The main task of lighting is to create the best possible contrast difference between the defect feature and the component. The lighting angle and form have a decisive influence on how the inspection and defect features become visible in the image.
The fundamental rule in the arrangement of lighting is the law of reflection:
Angle of incidence = Angle of reflection
Depending on the surface structure, material composition, and shape, the light can be directed from above, angled from one side or both sides, horizontally directed, or directed from underneath onto the test object. The light is reflected, scattered, absorbed, transmitted, or a shadow is cast on the test object and its defect features. In addition to the lighting angle, it is important whether the light strikes the test object directly or diffusely. The same object leads to a completely different result in the camera image depending on the positioning of the light.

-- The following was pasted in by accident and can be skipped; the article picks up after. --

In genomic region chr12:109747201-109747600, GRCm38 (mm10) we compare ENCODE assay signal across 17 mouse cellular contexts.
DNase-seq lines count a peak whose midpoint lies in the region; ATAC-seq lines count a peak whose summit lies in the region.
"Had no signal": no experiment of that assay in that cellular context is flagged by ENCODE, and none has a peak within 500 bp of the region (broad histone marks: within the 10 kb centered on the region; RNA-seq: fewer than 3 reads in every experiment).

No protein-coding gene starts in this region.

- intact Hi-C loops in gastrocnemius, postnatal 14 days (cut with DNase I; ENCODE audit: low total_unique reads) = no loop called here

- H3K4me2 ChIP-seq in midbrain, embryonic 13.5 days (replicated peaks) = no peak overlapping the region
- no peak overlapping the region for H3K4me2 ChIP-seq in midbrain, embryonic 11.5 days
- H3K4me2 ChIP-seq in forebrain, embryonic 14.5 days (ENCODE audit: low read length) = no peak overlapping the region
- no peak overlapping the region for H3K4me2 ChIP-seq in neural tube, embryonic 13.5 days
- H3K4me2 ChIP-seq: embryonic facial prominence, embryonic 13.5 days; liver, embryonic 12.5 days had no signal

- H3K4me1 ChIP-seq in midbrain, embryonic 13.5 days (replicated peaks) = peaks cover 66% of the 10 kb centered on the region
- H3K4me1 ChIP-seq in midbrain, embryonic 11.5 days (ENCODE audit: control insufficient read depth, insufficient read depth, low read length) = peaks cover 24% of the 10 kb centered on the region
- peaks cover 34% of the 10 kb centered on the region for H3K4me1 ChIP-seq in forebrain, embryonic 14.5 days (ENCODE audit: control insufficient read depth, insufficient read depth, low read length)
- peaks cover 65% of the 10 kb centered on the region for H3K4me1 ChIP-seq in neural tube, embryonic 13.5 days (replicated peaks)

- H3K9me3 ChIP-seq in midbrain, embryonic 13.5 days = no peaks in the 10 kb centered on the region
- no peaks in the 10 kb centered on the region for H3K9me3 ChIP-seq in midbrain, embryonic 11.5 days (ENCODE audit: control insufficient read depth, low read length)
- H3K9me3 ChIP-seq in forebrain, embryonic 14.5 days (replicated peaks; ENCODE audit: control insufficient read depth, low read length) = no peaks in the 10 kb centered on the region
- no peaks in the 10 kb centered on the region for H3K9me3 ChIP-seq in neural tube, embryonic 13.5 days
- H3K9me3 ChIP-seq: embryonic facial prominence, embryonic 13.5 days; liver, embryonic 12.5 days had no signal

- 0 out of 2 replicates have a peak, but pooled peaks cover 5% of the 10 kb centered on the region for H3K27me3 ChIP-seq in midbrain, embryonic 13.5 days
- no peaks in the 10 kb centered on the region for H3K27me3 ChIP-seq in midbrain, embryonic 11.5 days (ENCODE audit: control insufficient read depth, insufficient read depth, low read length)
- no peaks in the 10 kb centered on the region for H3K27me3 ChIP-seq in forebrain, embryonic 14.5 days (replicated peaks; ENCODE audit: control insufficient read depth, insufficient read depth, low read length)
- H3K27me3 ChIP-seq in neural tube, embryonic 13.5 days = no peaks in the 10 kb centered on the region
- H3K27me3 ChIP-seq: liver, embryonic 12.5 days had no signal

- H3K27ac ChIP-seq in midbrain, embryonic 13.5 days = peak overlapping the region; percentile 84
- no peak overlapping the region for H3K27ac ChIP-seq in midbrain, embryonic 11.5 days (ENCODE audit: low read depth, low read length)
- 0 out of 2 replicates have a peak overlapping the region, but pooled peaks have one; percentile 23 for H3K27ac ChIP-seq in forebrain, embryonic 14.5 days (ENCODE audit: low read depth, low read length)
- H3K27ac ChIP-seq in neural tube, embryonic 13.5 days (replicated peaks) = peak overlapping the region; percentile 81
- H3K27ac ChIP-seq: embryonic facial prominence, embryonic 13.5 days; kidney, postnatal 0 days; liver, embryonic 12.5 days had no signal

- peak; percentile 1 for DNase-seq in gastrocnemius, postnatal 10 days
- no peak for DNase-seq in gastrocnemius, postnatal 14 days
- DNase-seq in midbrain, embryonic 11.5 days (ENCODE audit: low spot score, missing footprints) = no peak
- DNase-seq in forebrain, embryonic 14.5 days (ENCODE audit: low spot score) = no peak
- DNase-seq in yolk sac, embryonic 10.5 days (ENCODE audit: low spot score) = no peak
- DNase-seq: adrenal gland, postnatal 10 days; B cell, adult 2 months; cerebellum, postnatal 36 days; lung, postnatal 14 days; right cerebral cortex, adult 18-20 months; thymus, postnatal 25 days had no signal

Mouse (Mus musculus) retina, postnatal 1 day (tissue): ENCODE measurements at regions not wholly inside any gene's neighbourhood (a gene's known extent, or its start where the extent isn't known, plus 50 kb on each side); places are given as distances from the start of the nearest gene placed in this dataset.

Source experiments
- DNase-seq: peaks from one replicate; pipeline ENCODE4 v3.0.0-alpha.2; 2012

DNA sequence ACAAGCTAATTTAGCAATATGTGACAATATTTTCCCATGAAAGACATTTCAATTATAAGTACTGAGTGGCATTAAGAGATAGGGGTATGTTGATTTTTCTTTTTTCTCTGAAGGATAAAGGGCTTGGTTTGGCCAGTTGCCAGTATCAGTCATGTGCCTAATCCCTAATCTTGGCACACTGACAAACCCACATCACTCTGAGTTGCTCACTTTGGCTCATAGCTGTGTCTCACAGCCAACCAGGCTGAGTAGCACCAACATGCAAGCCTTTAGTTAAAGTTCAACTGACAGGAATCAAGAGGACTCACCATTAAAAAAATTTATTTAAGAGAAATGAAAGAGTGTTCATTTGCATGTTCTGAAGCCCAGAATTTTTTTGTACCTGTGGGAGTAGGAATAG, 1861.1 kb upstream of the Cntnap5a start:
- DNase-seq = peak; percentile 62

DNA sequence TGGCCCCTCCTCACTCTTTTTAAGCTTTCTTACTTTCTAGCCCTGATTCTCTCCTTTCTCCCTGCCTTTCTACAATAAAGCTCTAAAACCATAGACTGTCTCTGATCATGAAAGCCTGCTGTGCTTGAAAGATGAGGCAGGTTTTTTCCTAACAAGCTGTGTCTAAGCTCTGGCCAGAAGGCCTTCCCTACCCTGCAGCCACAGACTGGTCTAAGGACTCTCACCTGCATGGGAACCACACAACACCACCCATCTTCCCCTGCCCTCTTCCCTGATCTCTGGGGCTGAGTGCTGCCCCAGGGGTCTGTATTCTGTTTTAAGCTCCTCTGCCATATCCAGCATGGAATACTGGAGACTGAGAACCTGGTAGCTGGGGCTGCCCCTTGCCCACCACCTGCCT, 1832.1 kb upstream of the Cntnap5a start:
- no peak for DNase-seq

Direct incident light can be used when highly reflective surfaces need to be examined for embossments, hatchings, or less reflective colors.
Similar to direct incident light, angled incident light is highly suited for inspecting surface textures. The slight tilt of the LEDs highlights edges better and shadows are created in depressions.
Dark field accentuate beveled edges and scratches while at the same time giving the flat surface within a depression a dark appearance.
Coaxial lighting provides a homogeneous illumination of highly reflective surfaces and, thanks to the internally built-in one-sided translucent mirror, creates an illumination without camera hole.
The dome light manages to illuminate uneven structures, thereby eliminating height differences. Additionally, glossy surfaces appear less shiny when exposed to indirect and extremely diffuse light compared to direct lighting.